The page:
sanjuushichisonyou 三十七尊様, depicting the deities of the Kongoukai mandara, and the Daibutchou tsuuyou mandara 大仏頂通用曼荼羅, a variety of besson mandara.

But for the full-scale introduction of the mandara Japan had to wait until the following year (806), when *Kuukai 空海 (774-835), the founder of the Shingon 真 言 sect, brought back copies of the Ryoukai mandara.

Even since, the mandara has been the main form of iconography in Japanese Esoteric Buddhism.

Not only has it served as the basis for a large proportion of Buddhist iconography, but through the medium of Kukai's writings it has also exerted considerable influence on the history of Japanese thought.

The mandara has thus occupied an important position in the history of Japanese culture.

This is reflected in the use of the term mandara to also refer to graphic representations of non-Tantric deities, as in the joudo mandara 浄土曼荼羅 of Pure Land Buddhism,

the suijaku mandara 垂迹曼荼羅 associated with Shinto (see *Shintou bijutsu 神道美術), the *sankei mandara 参詣曼荼羅 depicting a specific shrine or temple, and the Kanjou jikkai mandara 勧請十界曼荼羅 devised by *Nichiren 日蓮 (1222-82). This is a development peculiar to Japan. The mandara in Japan have the same origins as the mandara

still found in Nepal and Tibet, but have major differences in format. Firstly, whereas in the case of Nepalese and Tibetan mandara a protective circle of

flames and vajras is drawn around the pavilion within which the deities are depicted, the Japanese mandara shows only a quadrangular schematized pavilion or a

pavilion in concrete form, but with no peripheral structure.

Square mandara without any peripheral structure, thought to date from the 8c-9c, have been discovered at Dunhuang (Jp:Tonkou 敦煌) and so the Japanese style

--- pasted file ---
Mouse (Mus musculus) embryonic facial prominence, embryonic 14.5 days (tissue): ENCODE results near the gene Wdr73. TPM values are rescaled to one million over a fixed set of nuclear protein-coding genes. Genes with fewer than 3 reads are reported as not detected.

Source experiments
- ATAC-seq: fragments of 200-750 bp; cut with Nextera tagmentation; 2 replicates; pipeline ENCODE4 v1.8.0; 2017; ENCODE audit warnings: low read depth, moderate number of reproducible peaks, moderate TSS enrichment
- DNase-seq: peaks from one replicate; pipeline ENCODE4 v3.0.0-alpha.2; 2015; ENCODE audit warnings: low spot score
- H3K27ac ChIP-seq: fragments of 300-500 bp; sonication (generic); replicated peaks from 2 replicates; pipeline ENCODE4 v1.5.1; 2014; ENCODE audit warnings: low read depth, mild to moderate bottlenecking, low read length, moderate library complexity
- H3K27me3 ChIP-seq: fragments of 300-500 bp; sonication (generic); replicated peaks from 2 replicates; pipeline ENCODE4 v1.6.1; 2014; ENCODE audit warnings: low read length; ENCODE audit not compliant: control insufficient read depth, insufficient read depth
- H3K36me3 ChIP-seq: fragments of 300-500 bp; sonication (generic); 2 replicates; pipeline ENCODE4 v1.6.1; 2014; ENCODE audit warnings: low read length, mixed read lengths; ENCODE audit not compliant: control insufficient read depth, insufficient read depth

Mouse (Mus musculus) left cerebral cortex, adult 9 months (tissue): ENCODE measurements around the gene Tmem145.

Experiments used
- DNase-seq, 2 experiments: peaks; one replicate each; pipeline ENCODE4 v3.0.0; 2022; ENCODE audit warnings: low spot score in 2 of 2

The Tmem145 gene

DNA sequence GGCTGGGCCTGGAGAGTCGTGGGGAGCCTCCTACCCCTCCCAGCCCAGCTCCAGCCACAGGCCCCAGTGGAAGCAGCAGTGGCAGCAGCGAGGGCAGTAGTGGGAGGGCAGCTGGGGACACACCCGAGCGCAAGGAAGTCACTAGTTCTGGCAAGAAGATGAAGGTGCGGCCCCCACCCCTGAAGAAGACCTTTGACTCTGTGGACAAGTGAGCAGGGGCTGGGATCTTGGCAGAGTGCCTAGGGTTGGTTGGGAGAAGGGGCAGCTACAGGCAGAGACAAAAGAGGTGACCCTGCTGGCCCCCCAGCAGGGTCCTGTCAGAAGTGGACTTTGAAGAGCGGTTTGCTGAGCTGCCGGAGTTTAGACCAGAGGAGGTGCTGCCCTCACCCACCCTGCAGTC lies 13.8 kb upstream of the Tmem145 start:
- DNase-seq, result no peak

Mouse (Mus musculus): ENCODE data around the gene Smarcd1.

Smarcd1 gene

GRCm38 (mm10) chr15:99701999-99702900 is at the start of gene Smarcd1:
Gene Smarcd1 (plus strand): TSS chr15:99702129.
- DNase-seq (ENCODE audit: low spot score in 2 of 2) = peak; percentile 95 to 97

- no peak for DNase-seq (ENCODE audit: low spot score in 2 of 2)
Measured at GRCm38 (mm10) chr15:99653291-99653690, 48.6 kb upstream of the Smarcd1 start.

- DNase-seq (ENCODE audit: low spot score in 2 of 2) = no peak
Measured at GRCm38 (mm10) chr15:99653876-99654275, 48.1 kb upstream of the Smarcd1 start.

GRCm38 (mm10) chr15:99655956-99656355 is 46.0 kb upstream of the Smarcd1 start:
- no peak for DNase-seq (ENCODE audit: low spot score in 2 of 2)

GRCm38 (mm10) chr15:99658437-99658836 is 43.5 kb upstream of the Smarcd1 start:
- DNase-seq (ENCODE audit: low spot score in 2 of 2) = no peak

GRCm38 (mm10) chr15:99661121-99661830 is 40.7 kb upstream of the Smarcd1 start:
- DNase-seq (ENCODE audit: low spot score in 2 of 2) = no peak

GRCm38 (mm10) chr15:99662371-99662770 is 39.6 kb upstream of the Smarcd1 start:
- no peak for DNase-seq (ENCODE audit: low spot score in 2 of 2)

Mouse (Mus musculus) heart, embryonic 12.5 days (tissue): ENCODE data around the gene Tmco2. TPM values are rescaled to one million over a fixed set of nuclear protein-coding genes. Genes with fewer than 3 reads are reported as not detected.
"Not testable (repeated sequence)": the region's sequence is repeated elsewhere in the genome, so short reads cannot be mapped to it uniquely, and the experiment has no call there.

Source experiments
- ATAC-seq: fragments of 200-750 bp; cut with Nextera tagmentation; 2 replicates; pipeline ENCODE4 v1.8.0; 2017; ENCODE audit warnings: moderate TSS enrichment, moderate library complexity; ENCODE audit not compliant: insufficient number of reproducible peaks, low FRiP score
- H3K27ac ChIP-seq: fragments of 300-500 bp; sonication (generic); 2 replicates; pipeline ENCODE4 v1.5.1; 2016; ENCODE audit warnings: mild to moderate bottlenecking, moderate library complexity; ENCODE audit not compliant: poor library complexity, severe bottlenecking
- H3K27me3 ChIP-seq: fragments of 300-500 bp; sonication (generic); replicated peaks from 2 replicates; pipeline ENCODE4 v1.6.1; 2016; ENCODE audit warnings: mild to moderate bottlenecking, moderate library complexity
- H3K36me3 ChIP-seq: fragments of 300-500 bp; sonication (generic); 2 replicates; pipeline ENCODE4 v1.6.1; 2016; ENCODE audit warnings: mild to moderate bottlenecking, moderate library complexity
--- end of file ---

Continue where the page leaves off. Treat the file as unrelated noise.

may be closer to the original format of the mandara. Secondly, in the Nepalese and Tibetan mandara all the attendant deities are depicted in a radial manner facing the central deity,

but in the Japanese mandara they all face the same direction as the central deity.

This is thought to be because if the attendant deities were depicted facing the center in the hanging mandara that came into general use in Japan, those

positioned in front of the central deity would appear upside down, thereby creating a sense of imbalance.

But even in Japan the deities are drawn facing the centre in the case of the shiki mandara, which is spread over an altar.


Transliteration of the Sanskrit mandala, objects originally of Buddhist origin created to express fundamental doctrines or ideas. Mandala in the form of pictures were used at Buddhist ritual sites, particularly as decorative depictions of the beatific scenes of Paradise. Based on the significance of the

Buddhist mandala, iconographic scroll paintings (zuzō mandara) began to appear in temple rituals from the late Heian period as part of rites to invoke (kanjō) the protection of kami, and this use gradually spread from the Kamakura period on. Types of mandala differed depending upon their purpose and use, but they can


be broadly divided into the aforementioned iconographic mandala, and miya mandara (shrine mandala), which were created for the benefit of pilgrims and confraternities as means of elucidating the sacred histories and spiritual powers of the various shrines.

Iconographic mandala include honji-butsu mandara, which depict kami in the guise of their "original-essence Buddha" (honjibutsu); suijaku mandara, which portray the image of the kami while omitting the honjibutsu; and the honjaku mandara, which depict both honjibutsu and kami together (see honji suijaku).

In contrast, miya mandara included both those which placed emphasis on the portrayal of shrine buildings and precincts, and were used as foci of worship; and

so-called sankei mandara (pilgrimage mandala), which depicted various sights found at shrines together with their rituals, history, miracles, and lively scenes of pilgrims (sankeisha), and which were used by itinerant religious "picture tellers" (etoki) in order to educate people.


Okada Yoshiyuki

Mount Mandar